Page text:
TOLEDO, O., Sept. 18.-Members of the
German Roman Catholio Central Verein
chose Buffalo, N. T as the meeting
place for next year and closed the fifty-
seventh annual convention here today by
electing Joseph Frey, New .Tork, presi
dent; Adolph Sues, St. Louis, recording
secretary, and Rev. J. Reusslng of Ne
braska, member of the legislative com
Key to th aituhtlon Bee Advertising,
(From a Staff Correspondent)
SE3 MOINES, la., Sept 18.-(Speclal
Telegram.) In district court today it was
held that the city smoke prevention or
dinance is legal and must be obeyed. It
was adopted under a new state law and
was resisted by an organization of busi
ness men who have claimed that the en
forcement of the law will entail enor
mous losses to them. The court decided
that the city la specifically empowered
by state law to tlx the density of smoke,
according to established smoke charts.
The city has a right to specify length
of time dense smoke may issue per hour.
The' smoke nuisance ordinance Is legal In
placing a penalty. It Is empowered to do
so by state law.
Probe Into Hospital. -
The state board of control has been
asked to make an investigation into the
treatment which D. W. O'Nell, a res
Moines man and former Inspector of
plumbing for the school board, received
during a week he was confined in the
state hospital tar the Insane at Clarlnda.
Mrs. O'Nell took her husband, on the
advice of attending physicians, before
the board, and as a result they promised
that a' probe would be instituted. O'Nell,
who la now at bis home, has been suf
fering from a severe cut across the top
of his head. He says that this la the re
sult ot blows administered at the hos
pltaL The hospital attendants, however,
claim that It Is the result of a fall. .
Knock for Groap Insurance.
Commercial insurance companies which
issue what Is known as "group" Insur
ance came in for severe criticism lit a
resolution presented before the- Iowa Fra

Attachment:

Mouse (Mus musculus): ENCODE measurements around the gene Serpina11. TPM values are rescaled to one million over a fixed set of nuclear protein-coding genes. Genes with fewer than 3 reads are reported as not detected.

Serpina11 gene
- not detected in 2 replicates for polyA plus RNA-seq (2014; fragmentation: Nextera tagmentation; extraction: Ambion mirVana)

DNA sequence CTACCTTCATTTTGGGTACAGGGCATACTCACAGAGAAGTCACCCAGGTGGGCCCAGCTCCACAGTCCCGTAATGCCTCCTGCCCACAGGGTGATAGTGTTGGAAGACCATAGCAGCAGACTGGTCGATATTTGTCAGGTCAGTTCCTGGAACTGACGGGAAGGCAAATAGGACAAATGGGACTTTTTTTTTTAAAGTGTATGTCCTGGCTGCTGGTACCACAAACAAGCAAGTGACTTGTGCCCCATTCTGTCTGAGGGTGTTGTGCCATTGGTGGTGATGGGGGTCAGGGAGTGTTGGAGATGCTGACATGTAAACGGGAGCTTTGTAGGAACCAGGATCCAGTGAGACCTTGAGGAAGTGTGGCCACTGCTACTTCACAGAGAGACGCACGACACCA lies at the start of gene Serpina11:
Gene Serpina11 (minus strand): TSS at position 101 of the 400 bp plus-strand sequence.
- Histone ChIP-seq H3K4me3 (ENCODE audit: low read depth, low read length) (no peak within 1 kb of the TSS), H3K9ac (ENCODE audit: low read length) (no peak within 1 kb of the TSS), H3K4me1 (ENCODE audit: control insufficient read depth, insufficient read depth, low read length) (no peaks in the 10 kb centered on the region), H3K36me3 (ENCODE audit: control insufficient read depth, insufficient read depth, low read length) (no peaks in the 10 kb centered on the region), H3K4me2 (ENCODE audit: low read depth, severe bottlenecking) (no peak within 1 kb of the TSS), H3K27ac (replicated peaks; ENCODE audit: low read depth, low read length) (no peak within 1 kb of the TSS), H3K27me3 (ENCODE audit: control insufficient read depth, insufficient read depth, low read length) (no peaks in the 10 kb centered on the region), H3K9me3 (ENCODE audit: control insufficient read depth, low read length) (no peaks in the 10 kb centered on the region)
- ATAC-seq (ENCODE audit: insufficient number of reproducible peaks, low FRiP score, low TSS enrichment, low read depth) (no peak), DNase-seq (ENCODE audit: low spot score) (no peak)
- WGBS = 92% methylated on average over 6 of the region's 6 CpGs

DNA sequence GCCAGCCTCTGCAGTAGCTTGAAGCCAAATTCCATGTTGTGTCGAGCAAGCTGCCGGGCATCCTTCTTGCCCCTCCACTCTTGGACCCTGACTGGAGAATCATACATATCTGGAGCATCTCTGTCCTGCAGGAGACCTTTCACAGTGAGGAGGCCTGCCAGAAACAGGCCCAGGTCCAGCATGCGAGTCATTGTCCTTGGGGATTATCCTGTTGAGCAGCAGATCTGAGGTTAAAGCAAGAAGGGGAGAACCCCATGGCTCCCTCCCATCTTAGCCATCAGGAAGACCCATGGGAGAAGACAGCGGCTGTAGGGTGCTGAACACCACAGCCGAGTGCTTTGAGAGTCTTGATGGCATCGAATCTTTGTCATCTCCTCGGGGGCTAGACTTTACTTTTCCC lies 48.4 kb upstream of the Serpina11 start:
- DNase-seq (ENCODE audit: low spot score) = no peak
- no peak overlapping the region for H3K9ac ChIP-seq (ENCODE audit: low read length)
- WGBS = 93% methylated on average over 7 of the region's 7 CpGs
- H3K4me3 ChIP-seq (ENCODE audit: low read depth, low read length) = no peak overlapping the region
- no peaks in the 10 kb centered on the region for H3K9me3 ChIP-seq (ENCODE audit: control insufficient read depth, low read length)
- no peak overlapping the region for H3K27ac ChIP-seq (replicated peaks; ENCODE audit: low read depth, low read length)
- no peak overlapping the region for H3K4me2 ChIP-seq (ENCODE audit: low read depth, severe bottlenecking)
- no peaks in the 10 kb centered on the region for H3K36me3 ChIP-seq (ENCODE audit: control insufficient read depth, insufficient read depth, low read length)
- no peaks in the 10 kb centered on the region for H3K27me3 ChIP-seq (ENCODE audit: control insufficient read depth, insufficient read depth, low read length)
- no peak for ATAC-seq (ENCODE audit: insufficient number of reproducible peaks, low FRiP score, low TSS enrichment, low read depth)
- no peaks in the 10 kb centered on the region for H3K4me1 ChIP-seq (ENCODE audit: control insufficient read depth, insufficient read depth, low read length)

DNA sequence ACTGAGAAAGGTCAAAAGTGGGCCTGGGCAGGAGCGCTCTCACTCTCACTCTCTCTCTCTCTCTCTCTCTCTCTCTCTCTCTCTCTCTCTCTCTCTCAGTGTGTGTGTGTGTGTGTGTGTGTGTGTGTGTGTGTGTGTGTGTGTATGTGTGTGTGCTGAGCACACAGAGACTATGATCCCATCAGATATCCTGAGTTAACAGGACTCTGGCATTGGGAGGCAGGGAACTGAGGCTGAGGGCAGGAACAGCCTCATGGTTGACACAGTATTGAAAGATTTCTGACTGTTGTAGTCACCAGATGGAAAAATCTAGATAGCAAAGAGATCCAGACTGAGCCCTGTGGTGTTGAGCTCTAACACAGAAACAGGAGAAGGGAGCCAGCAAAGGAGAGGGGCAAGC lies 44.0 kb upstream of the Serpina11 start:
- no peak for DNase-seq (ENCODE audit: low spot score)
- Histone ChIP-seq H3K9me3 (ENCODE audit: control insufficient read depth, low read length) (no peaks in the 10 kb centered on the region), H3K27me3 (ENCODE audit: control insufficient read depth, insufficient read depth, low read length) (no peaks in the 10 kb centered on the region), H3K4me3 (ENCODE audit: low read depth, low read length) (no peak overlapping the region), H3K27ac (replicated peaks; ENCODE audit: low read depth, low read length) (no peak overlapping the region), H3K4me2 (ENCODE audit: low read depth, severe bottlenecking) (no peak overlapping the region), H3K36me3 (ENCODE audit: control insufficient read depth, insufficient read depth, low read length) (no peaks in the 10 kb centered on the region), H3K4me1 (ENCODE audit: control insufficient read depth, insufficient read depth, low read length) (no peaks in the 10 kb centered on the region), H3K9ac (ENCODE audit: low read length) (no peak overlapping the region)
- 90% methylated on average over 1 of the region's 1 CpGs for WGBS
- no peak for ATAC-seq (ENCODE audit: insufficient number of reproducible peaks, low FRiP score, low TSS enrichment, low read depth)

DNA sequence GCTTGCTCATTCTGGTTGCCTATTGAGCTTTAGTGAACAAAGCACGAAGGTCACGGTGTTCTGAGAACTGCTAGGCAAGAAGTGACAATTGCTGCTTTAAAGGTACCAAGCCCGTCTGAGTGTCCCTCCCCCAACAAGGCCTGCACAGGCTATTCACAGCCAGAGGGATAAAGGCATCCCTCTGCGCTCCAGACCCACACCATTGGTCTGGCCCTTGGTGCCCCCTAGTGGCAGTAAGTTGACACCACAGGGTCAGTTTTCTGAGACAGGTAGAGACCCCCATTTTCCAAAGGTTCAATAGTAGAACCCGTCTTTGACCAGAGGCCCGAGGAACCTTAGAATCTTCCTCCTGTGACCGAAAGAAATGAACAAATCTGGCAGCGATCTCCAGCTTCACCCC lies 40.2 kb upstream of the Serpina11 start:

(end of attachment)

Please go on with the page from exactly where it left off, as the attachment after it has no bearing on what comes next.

ternal congress, in session at the Savery
hotel, by John D. Den nl son of Dubuque.
The resolution refers to this class of in
surance as the "wolf of commercialism In
the iamb skin . of co-operation" and
recommends that companies that issue
this torn; of insurance be prevented from
invading the field of the fraternal Insur
ance companies. ;
Bank at Grand River, :
Iowa, is Robbed
GRAND RIVER, la., Sept to.-Bank
robbers blew the safe of the First Na
tional bank here early today and secured
about $1,000, afterward making their es
cape on a handcar. The robbers are said
to ' number six.. Several eltisens heard
the explosion by which the safe doors
were blown off, but there was no inter
ference. A hardware store was. broken
into and a number of revolvers and a
quantity of ammunition stolen. ,
inioller M Mueller's
Unrivaled Display of SMALL GRAND PIANOS
The small Grand is the
Piano of the moment for
fine homes. Those dainty
little aristocrats of thes
Piano world Steinway
.Weber and Hardman
have fairly captivated
The Schmoller & Muel
ler store enjoys the dis
tinction as America's foremost distributor of small
Grands because here you can compare those magnifi
cent examples of artistic Piano making, x a
Steinway Miniature Grand, Weber and Hardman
Baby Grands. ' . ' . . ...